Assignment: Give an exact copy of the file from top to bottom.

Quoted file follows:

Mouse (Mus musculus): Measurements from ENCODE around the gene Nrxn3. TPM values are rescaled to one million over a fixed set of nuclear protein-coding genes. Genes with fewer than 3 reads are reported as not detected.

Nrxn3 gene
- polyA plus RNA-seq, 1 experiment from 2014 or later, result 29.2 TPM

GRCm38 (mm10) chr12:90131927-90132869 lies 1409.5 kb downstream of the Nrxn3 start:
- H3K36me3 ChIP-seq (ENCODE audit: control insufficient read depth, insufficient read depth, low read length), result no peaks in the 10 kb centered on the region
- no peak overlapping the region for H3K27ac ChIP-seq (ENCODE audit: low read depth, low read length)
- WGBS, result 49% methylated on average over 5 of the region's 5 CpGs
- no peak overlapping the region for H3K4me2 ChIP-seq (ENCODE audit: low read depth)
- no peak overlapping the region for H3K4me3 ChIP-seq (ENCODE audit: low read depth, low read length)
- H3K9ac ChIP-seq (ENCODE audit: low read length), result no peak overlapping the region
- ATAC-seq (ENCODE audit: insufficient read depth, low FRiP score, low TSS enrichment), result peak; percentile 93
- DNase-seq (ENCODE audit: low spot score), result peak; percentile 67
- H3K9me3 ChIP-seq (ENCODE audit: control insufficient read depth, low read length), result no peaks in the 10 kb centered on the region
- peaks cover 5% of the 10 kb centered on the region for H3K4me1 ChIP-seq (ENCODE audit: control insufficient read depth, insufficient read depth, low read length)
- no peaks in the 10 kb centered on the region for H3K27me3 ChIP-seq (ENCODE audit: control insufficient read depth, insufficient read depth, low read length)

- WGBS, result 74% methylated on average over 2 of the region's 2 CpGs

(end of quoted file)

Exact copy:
Mouse (Mus musculus): Measurements from ENCODE around the gene Nrxn3. TPM values are rescaled to one million over a fixed set of nuclear protein-coding genes. Genes with fewer than 3 reads are reported as not detected.

Nrxn3 gene
- polyA plus RNA-seq, 1 experiment from 2014 or later, result 29.2 TPM

GRCm38 (mm10) chr12:90131927-90132869 lies 1409.5 kb downstream of the Nrxn3 start:
- H3K36me3 ChIP-seq (ENCODE audit: control insufficient read depth, insufficient read depth, low read length), result no peaks in the 10 kb centered on the region
- no peak overlapping the region for H3K27ac ChIP-seq (ENCODE audit: low read depth, low read length)
- WGBS, result 49% methylated on average over 5 of the region's 5 CpGs
- no peak overlapping the region for H3K4me2 ChIP-seq (ENCODE audit: low read depth)
- no peak overlapping the region for H3K4me3 ChIP-seq (ENCODE audit: low read depth, low read length)
- H3K9ac ChIP-seq (ENCODE audit: low read length), result no peak overlapping the region
- ATAC-seq (ENCODE audit: insufficient read depth, low FRiP score, low TSS enrichment), result peak; percentile 93
- DNase-seq (ENCODE audit: low spot score), result peak; percentile 67
- H3K9me3 ChIP-seq (ENCODE audit: control insufficient read depth, low read length), result no peaks in the 10 kb centered on the region
- peaks cover 5% of the 10 kb centered on the region for H3K4me1 ChIP-seq (ENCODE audit: control insufficient read depth, insufficient read depth, low read length)
- no peaks in the 10 kb centered on the region for H3K27me3 ChIP-seq (ENCODE audit: control insufficient read depth, insufficient read depth, low read length)

- WGBS, result 74% methylated on average over 2 of the region's 2 CpGs